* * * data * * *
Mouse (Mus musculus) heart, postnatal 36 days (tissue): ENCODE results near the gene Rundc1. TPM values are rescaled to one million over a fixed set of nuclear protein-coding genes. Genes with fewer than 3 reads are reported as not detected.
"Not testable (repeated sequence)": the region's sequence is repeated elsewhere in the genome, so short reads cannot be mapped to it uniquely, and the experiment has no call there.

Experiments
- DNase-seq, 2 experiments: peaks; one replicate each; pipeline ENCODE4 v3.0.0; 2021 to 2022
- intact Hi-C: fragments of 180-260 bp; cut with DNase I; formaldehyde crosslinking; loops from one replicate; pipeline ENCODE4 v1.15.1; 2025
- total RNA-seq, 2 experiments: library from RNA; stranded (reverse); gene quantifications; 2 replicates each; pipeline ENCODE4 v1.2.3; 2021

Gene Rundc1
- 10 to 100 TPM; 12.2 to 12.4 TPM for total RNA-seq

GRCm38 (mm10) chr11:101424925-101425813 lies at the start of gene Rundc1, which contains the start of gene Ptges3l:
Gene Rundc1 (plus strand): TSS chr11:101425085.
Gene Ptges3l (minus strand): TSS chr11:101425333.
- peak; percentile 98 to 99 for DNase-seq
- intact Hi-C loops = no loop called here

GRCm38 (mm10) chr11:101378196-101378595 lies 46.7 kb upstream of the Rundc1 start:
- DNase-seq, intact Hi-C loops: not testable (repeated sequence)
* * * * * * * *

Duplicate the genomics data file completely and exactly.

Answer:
Mouse (Mus musculus) heart, postnatal 36 days (tissue): ENCODE results near the gene Rundc1. TPM values are rescaled to one million over a fixed set of nuclear protein-coding genes. Genes with fewer than 3 reads are reported as not detected.
"Not testable (repeated sequence)": the region's sequence is repeated elsewhere in the genome, so short reads cannot be mapped to it uniquely, and the experiment has no call there.

Experiments
- DNase-seq, 2 experiments: peaks; one replicate each; pipeline ENCODE4 v3.0.0; 2021 to 2022
- intact Hi-C: fragments of 180-260 bp; cut with DNase I; formaldehyde crosslinking; loops from one replicate; pipeline ENCODE4 v1.15.1; 2025
- total RNA-seq, 2 experiments: library from RNA; stranded (reverse); gene quantifications; 2 replicates each; pipeline ENCODE4 v1.2.3; 2021

Gene Rundc1
- 10 to 100 TPM; 12.2 to 12.4 TPM for total RNA-seq

GRCm38 (mm10) chr11:101424925-101425813 lies at the start of gene Rundc1, which contains the start of gene Ptges3l:
Gene Rundc1 (plus strand): TSS chr11:101425085.
Gene Ptges3l (minus strand): TSS chr11:101425333.
- peak; percentile 98 to 99 for DNase-seq
- intact Hi-C loops = no loop called here

GRCm38 (mm10) chr11:101378196-101378595 lies 46.7 kb upstream of the Rundc1 start:
- DNase-seq, intact Hi-C loops: not testable (repeated sequence)